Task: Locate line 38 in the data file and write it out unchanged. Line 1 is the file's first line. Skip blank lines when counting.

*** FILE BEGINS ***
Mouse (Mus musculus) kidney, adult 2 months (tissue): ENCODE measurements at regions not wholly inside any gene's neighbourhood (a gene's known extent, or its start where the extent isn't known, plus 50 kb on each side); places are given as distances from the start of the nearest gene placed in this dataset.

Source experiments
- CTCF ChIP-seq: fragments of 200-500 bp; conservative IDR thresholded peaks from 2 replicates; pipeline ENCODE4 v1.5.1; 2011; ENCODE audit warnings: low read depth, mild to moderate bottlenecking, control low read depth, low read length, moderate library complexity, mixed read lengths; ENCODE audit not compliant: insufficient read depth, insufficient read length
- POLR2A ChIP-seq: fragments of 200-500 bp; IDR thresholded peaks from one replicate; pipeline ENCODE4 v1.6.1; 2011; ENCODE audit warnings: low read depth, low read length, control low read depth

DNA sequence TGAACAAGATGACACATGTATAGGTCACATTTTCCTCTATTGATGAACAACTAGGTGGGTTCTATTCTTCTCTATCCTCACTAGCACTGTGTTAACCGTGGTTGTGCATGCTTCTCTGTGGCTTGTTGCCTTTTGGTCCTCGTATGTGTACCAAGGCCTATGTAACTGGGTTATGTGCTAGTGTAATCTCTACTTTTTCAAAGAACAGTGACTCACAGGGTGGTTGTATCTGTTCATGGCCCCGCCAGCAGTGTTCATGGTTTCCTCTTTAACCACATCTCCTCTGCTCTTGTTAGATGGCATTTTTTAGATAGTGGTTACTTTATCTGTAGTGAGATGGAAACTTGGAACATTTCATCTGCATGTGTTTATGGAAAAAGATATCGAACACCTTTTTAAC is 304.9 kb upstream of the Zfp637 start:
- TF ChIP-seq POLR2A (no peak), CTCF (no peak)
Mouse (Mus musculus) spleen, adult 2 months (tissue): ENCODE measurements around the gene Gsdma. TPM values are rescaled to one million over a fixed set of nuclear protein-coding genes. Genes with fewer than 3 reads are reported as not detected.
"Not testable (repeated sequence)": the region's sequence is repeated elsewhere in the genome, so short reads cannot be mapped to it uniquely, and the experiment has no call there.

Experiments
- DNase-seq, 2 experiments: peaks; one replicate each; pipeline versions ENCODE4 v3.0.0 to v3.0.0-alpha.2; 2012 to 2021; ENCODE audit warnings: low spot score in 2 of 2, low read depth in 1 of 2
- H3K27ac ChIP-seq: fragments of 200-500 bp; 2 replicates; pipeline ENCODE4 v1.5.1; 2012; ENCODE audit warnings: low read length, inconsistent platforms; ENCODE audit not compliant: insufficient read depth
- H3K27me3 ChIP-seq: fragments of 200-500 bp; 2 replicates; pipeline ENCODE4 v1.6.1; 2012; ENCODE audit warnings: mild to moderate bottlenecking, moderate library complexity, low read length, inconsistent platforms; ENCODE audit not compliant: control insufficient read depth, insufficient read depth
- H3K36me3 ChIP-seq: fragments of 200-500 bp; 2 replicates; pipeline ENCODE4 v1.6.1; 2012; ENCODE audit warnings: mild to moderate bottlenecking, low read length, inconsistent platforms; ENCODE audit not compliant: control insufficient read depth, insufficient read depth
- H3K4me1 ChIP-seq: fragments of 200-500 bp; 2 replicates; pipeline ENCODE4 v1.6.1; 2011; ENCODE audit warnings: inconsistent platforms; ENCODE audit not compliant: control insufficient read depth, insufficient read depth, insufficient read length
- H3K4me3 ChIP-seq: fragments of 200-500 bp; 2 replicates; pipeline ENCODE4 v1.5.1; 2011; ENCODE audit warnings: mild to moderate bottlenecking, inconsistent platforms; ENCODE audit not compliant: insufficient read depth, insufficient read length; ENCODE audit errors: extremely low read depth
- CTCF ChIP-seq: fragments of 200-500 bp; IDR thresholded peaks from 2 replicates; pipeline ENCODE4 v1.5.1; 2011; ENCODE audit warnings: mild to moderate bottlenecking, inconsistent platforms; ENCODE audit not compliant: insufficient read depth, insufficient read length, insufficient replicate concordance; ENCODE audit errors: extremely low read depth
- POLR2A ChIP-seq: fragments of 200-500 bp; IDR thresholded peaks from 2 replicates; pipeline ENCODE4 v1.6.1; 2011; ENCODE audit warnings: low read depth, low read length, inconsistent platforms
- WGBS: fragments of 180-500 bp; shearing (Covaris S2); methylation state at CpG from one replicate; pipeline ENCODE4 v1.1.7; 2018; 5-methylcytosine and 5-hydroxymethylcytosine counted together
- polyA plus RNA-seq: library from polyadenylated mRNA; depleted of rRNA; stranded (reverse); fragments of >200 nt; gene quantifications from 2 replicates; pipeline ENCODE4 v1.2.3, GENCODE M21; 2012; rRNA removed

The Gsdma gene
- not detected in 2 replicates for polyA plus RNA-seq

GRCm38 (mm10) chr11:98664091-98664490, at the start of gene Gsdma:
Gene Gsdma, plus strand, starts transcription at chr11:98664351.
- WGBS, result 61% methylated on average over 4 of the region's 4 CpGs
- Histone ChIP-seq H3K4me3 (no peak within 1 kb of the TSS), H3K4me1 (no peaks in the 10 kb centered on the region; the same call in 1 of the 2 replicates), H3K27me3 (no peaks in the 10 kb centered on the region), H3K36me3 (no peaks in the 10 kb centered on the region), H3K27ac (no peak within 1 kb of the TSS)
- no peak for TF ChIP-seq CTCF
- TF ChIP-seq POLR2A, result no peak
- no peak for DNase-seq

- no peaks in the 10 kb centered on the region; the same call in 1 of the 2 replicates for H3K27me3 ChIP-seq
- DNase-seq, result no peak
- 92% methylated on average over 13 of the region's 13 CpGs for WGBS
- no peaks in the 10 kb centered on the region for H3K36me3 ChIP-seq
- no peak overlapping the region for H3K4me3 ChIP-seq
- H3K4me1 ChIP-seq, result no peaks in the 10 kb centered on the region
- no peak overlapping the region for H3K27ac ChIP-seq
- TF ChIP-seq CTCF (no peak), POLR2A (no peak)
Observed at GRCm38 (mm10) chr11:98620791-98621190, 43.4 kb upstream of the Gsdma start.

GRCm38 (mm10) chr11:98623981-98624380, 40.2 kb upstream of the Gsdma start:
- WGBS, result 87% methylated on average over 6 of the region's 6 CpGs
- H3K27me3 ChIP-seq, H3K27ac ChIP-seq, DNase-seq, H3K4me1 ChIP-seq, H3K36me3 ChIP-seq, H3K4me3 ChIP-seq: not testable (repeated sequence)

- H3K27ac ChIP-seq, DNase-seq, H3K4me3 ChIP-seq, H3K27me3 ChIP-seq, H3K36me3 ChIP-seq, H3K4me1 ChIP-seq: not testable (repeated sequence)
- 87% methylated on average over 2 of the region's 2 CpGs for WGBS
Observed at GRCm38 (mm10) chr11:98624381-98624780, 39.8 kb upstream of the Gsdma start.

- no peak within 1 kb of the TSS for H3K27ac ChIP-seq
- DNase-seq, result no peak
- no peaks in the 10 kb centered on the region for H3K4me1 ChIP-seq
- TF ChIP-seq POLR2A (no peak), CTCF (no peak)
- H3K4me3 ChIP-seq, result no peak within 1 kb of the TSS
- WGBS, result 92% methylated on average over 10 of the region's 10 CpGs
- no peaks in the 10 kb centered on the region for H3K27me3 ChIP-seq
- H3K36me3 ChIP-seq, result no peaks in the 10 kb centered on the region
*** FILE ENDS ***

GRCm38 (mm10) chr11:98623981-98624380, 40.2 kb upstream of the Gsdma start: